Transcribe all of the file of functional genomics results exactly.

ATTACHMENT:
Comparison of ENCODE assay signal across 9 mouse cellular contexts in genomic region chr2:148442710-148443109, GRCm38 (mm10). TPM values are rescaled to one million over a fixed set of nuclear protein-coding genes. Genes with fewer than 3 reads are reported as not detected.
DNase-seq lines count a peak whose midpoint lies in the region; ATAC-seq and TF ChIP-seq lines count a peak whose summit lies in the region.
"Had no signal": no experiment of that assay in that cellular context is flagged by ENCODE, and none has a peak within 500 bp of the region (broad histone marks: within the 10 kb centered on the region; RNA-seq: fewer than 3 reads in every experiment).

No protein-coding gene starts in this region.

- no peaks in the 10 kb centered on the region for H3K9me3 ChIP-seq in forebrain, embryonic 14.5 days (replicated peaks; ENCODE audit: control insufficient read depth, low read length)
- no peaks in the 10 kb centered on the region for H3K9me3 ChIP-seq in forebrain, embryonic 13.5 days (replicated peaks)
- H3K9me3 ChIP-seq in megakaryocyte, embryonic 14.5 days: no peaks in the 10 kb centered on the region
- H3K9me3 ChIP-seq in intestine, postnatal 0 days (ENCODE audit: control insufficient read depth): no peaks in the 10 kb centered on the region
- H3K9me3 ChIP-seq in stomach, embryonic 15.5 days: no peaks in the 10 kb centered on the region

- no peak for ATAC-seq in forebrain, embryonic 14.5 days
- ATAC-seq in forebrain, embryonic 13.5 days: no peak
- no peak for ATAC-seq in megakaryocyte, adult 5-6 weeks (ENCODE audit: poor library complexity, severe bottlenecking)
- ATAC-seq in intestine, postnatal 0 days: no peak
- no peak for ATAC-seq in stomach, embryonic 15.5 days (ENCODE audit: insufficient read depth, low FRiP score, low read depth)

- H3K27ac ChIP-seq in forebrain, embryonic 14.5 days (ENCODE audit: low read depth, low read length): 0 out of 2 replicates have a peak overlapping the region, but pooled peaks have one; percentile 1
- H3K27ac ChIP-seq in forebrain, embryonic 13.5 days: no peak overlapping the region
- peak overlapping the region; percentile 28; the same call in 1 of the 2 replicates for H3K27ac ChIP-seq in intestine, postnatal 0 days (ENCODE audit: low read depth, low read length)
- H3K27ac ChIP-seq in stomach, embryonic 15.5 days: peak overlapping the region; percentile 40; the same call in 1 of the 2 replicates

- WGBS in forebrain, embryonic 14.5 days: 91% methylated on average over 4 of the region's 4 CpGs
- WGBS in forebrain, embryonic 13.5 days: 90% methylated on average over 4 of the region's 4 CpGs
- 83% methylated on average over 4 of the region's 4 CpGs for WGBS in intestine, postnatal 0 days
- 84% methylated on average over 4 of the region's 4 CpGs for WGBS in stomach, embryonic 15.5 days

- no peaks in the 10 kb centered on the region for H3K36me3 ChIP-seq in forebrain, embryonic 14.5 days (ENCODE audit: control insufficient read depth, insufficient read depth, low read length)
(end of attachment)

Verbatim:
Comparison of ENCODE assay signal across 9 mouse cellular contexts in genomic region chr2:148442710-148443109, GRCm38 (mm10). TPM values are rescaled to one million over a fixed set of nuclear protein-coding genes. Genes with fewer than 3 reads are reported as not detected.
DNase-seq lines count a peak whose midpoint lies in the region; ATAC-seq and TF ChIP-seq lines count a peak whose summit lies in the region.
"Had no signal": no experiment of that assay in that cellular context is flagged by ENCODE, and none has a peak within 500 bp of the region (broad histone marks: within the 10 kb centered on the region; RNA-seq: fewer than 3 reads in every experiment).

No protein-coding gene starts in this region.

- no peaks in the 10 kb centered on the region for H3K9me3 ChIP-seq in forebrain, embryonic 14.5 days (replicated peaks; ENCODE audit: control insufficient read depth, low read length)
- no peaks in the 10 kb centered on the region for H3K9me3 ChIP-seq in forebrain, embryonic 13.5 days (replicated peaks)
- H3K9me3 ChIP-seq in megakaryocyte, embryonic 14.5 days: no peaks in the 10 kb centered on the region
- H3K9me3 ChIP-seq in intestine, postnatal 0 days (ENCODE audit: control insufficient read depth): no peaks in the 10 kb centered on the region
- H3K9me3 ChIP-seq in stomach, embryonic 15.5 days: no peaks in the 10 kb centered on the region

- no peak for ATAC-seq in forebrain, embryonic 14.5 days
- ATAC-seq in forebrain, embryonic 13.5 days: no peak
- no peak for ATAC-seq in megakaryocyte, adult 5-6 weeks (ENCODE audit: poor library complexity, severe bottlenecking)
- ATAC-seq in intestine, postnatal 0 days: no peak
- no peak for ATAC-seq in stomach, embryonic 15.5 days (ENCODE audit: insufficient read depth, low FRiP score, low read depth)

- H3K27ac ChIP-seq in forebrain, embryonic 14.5 days (ENCODE audit: low read depth, low read length): 0 out of 2 replicates have a peak overlapping the region, but pooled peaks have one; percentile 1
- H3K27ac ChIP-seq in forebrain, embryonic 13.5 days: no peak overlapping the region
- peak overlapping the region; percentile 28; the same call in 1 of the 2 replicates for H3K27ac ChIP-seq in intestine, postnatal 0 days (ENCODE audit: low read depth, low read length)
- H3K27ac ChIP-seq in stomach, embryonic 15.5 days: peak overlapping the region; percentile 40; the same call in 1 of the 2 replicates

- WGBS in forebrain, embryonic 14.5 days: 91% methylated on average over 4 of the region's 4 CpGs
- WGBS in forebrain, embryonic 13.5 days: 90% methylated on average over 4 of the region's 4 CpGs
- 83% methylated on average over 4 of the region's 4 CpGs for WGBS in intestine, postnatal 0 days
- 84% methylated on average over 4 of the region's 4 CpGs for WGBS in stomach, embryonic 15.5 days

- no peaks in the 10 kb centered on the region for H3K36me3 ChIP-seq in forebrain, embryonic 14.5 days (ENCODE audit: control insufficient read depth, insufficient read depth, low read length)